The bizarre Centrelink loophole that left a man with $6,000 extra cash in his bank – but he can’t spend it and welfare bosses won’t take it back
- A Western Australian worker has been mistakenly paid $6,000 by Centrelink
- The government agency said the lump sum payment was a result of human error
- The man is not allowed to spend the money but cannot give the cash back
- Centrelink has a ban on debt-recovery until October due to the COVID-19 crisis
- The blunder comes on the heels of Centrelink’s unlawful ‘robo-debt’ scandal
When $6,000 mysteriously landed in a Western Australian man’s bank account, he couldn’t believe his luck.
But in the days that followed, the full-time worker in Perth discovered the Centrelink money was nothing but a curse – and means he may be forced to pay even more tax.
Unable to keep the money and with Centrelink refusing to take it back until October thanks to an obscure rule, he will have to hold onto the lump sum and declare it in his 2019-20 tax return – even though he is not allowed to spend it.
Ryan, who asked for his surname to be withheld, told 9News Centrelink dropped the money in his bank account on June 17.
Centrelink have mistakenly paid a full-time worker a $6000 lump sum payment and will not take back the money until October due to a ban on debt recovery due to the coronavirus
He said he was very surprised by the unexpected windfall because he had not received a payment in more than two years.
Eager to find out if he was eligible for the money, he called Centrelink immediately.
The operator told him it was a ‘computer error’ and that the $6,000 was the total sum of payments he had received while he was on government benefits.
Ryan was advised he would be required by law to give the money back, but would have to keep it in his account until October due to a freeze on debt recovery activities due to the coronavirus crisis.
‘Unfortunately, this means that when I do my tax I will need to declare this money on my tax return. Centrelink will even send this information to the ATO without my permission,’ he said.
The lump sum payment pictured in Ryan’s bank account will have to be declared to the tax office even though he is not allowed to spend it
He was expecting a much-needed tax refund this financial year but due to the mix up, it now appears he will owe the tax office a hefty fee.
‘You might think it’s great to have this money … but I just don’t want it. I’ll get it out of the bank and take it into their offices if that helps,’ he said.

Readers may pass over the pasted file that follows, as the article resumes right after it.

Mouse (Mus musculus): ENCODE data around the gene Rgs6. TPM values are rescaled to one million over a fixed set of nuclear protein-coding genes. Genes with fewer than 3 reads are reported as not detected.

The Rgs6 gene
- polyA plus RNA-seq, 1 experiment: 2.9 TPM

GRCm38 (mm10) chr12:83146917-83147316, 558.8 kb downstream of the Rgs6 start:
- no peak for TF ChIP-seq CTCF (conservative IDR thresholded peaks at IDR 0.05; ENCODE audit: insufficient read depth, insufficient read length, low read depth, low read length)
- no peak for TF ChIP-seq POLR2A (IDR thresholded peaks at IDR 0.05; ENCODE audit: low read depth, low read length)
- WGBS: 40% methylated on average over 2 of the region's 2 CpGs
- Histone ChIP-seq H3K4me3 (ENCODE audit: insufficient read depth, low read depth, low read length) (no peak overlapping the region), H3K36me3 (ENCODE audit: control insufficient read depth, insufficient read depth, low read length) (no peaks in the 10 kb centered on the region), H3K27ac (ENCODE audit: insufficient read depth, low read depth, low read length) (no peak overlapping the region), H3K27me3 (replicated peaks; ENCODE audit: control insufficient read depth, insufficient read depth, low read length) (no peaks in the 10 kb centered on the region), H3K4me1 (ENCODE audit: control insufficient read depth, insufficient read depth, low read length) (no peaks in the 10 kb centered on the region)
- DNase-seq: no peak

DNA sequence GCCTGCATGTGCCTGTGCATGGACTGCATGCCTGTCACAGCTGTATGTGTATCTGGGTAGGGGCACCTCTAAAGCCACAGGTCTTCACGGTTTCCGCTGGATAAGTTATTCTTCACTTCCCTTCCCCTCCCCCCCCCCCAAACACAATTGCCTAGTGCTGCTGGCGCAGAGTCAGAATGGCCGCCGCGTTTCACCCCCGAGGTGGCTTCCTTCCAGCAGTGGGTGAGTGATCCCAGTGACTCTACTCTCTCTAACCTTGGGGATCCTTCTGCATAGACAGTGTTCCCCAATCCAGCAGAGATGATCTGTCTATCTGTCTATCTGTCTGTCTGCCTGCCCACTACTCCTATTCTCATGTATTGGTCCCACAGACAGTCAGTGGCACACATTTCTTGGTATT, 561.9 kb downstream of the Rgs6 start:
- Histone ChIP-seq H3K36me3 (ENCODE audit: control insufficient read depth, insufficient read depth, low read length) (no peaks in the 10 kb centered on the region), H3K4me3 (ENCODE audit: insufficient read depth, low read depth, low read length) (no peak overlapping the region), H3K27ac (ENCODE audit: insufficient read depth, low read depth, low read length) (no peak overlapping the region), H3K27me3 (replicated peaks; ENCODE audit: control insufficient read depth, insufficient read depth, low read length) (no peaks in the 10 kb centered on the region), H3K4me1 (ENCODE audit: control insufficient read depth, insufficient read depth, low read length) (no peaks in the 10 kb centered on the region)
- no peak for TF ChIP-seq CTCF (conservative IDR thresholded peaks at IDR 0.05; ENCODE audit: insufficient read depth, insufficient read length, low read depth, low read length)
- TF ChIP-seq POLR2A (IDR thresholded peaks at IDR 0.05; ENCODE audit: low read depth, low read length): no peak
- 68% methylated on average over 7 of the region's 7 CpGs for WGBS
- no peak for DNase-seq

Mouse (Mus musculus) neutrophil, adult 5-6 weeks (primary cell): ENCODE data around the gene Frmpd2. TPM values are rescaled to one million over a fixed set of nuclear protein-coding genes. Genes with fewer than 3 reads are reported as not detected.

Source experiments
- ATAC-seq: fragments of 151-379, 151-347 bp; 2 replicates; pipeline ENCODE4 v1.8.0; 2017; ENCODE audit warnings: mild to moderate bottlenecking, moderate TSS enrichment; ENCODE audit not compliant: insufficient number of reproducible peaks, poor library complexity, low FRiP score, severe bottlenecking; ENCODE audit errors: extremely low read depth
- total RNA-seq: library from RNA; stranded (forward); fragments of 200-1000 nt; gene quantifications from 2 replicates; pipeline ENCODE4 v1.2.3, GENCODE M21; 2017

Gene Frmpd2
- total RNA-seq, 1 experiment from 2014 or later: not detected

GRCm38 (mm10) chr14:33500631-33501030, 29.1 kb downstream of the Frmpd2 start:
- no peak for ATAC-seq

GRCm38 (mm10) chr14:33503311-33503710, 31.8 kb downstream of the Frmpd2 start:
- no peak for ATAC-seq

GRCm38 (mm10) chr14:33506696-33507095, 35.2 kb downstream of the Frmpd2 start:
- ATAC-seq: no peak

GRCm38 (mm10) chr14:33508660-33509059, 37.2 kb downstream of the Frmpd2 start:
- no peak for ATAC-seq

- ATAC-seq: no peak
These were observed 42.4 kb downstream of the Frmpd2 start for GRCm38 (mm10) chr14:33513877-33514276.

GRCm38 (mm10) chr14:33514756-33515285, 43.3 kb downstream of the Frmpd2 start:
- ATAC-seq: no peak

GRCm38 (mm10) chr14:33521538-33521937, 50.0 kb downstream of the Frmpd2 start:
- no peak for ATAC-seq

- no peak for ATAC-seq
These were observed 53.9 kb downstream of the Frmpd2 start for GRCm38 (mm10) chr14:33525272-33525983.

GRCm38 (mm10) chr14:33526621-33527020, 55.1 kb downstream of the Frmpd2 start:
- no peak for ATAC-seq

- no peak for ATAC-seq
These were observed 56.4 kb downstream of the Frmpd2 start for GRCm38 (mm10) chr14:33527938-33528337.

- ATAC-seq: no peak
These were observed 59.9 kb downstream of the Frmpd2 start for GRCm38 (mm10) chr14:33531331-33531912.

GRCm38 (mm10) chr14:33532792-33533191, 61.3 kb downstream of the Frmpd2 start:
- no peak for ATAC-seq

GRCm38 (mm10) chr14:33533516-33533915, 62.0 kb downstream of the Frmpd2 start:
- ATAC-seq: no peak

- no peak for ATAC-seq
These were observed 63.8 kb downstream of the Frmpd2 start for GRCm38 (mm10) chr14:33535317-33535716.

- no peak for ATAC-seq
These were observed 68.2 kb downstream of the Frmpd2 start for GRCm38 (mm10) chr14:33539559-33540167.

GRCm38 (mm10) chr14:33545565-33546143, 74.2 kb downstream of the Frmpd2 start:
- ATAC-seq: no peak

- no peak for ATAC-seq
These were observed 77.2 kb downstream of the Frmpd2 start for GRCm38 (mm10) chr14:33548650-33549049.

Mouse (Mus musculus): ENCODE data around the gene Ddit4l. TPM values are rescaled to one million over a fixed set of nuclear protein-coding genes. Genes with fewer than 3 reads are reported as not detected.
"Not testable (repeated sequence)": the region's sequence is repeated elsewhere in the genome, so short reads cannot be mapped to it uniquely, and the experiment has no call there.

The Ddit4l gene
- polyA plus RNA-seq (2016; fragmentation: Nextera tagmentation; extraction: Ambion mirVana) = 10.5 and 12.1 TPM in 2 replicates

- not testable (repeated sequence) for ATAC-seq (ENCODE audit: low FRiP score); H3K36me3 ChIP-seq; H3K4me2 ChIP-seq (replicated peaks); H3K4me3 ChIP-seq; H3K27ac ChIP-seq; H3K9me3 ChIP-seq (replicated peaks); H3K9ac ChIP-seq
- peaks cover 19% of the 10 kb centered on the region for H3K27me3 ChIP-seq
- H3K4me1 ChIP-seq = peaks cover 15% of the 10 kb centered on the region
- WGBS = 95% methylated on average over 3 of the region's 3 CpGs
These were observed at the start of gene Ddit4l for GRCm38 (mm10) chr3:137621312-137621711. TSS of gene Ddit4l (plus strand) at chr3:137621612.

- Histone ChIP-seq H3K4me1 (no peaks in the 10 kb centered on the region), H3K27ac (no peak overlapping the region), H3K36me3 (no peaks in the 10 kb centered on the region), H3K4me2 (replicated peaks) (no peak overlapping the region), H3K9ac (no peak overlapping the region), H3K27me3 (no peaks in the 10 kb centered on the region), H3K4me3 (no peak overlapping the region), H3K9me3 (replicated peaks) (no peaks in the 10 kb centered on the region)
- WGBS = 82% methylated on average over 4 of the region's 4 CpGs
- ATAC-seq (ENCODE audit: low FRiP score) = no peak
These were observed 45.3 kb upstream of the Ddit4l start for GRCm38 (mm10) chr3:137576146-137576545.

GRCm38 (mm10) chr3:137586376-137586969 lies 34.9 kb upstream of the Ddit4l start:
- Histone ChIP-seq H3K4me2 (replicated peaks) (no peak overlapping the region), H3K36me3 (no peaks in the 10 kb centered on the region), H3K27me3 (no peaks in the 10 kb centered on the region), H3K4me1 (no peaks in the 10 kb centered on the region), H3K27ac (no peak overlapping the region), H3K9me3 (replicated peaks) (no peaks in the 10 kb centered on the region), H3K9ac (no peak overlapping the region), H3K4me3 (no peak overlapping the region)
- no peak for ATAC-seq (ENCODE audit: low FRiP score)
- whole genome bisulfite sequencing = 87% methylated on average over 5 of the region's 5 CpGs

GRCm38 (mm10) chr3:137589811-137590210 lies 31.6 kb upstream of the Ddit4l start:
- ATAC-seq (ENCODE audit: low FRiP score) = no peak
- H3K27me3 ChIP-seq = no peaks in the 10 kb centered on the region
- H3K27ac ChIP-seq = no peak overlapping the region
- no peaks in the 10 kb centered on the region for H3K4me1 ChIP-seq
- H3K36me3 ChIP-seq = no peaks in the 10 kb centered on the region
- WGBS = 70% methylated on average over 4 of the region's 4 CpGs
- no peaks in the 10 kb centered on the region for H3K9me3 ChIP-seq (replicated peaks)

‘I’ve spent 30-35 hours in total trying to get a handle on all of this and now I’m going to have to pay for my own accountant, which Centrelink is refusing to foot the bill for.’
Services Australia denied the payment was a ‘computer glitch’ and blamed the issue on ‘human error.’
‘We sincerely apologise for any distress this has caused. We’ll continue to work with (Ryan) to address his concerns and resolve the issue,’ Services Australia General Manager Hank Jongen said in a statement.
‘In situations like these we can work with customers to find a suitable arrangement for recouping the over-payment.’
The embarrassing blunder comes of the heels of the ‘robo-debt’ scandal that saw welfare recipients hounded for debt which in many cases they did not owe.
Over 169,000 letters were sent out from July to December in 2016 in an automated process aimed at recovering over-payments and money obtained from the government fraudulently.
In many instances struggling welfare recipients were forced to make the ‘repayments’ while contesting their debts.
Data by the Department of Human Services found more than 2000 died after receiving a Centrelink debt notice. Hundreds of these deaths are believed to have been suicide.
The embarrassing blunder comes of the heels of the ‘robo-debt’ scandal that saw welfare recipients hounded for debt which in many cases they did not owe
A senate committee inquiry was launched into the bungled debt-recovery scheme in 2017 and the Federal Court eventually declared the program ‘unlawful’.
Law firm Gordon Legal have since logged a class action suit on behalf of the those who were wrongly targeted.
‘The prime minister owes the Australian people an apology for this extraordinary program that – I will say it again – it is extorting money, making false demands of Australian citizens,’ Labor’s shadow attorney-general Mark Dreyfus told ABC News.
Labor says the government should now look at every case where the robo-debt system was used.
If you or anyone you know is experiencing mental health issues contact Lifeline on 13 11 14.